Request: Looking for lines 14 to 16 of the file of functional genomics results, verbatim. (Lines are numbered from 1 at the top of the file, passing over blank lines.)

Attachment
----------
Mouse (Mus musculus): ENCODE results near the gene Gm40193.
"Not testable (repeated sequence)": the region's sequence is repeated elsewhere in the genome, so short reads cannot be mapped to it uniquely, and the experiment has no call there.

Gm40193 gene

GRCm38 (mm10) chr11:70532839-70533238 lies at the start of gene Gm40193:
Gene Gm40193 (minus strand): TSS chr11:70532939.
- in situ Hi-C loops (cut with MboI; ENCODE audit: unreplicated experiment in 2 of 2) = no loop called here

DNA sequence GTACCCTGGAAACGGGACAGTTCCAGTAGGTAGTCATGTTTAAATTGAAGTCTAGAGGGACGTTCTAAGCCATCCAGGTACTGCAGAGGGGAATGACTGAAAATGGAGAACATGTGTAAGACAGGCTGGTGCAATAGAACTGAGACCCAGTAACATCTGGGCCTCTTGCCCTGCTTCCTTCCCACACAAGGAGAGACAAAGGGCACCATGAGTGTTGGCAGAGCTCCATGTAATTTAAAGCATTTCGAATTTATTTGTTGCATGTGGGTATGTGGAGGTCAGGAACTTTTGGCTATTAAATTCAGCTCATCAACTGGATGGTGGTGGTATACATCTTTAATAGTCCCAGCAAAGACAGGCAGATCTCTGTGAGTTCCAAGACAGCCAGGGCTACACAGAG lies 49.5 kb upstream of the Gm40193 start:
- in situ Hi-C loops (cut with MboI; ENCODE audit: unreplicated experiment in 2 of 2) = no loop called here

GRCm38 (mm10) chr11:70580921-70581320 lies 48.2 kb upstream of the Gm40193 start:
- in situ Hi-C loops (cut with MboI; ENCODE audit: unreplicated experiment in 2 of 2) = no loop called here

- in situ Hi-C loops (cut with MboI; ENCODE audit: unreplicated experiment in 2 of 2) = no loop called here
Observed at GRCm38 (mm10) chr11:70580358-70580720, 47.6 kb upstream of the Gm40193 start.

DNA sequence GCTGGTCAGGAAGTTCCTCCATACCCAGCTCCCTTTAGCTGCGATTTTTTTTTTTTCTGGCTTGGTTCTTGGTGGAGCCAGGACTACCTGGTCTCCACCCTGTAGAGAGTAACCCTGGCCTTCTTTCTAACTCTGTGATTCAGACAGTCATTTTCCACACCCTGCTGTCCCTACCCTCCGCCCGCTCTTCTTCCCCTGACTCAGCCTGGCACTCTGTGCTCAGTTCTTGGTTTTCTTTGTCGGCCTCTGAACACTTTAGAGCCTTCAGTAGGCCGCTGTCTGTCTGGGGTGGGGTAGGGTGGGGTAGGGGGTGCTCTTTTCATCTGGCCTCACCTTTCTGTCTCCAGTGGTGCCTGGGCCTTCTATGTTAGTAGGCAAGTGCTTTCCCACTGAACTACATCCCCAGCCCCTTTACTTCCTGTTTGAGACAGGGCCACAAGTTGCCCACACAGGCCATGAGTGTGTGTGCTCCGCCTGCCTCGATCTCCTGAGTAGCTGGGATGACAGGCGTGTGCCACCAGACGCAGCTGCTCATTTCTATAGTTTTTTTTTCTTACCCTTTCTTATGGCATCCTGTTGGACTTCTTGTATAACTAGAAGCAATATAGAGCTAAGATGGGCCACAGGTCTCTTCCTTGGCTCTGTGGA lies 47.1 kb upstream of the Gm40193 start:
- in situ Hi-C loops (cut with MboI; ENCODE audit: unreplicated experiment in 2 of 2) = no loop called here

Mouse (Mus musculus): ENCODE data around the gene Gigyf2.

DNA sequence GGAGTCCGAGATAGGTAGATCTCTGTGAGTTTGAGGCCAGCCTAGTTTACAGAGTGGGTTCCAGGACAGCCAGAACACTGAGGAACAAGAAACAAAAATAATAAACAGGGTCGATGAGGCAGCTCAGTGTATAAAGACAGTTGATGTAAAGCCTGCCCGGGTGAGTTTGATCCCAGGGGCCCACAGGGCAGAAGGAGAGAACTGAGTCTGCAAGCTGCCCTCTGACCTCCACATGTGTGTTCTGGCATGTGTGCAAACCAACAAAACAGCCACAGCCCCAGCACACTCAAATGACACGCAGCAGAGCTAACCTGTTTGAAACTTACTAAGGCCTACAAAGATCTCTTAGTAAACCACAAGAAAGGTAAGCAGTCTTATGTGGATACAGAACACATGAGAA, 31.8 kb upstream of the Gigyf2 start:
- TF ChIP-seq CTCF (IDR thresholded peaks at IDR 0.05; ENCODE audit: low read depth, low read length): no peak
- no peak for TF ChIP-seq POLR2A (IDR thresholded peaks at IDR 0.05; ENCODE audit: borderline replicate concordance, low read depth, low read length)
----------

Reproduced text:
- in situ Hi-C loops (cut with MboI; ENCODE audit: unreplicated experiment in 2 of 2) = no loop called here

Mouse (Mus musculus): ENCODE data around the gene Gigyf2.

DNA sequence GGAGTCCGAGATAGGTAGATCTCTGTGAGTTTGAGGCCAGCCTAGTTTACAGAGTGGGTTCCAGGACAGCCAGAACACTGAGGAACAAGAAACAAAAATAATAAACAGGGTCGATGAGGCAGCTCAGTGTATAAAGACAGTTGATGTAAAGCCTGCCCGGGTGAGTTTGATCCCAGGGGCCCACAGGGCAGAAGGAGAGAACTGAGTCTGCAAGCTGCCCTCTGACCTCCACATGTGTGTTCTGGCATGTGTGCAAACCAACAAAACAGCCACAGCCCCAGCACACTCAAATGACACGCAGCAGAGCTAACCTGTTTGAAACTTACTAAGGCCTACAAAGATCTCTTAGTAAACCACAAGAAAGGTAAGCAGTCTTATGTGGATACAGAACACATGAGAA, 31.8 kb upstream of the Gigyf2 start: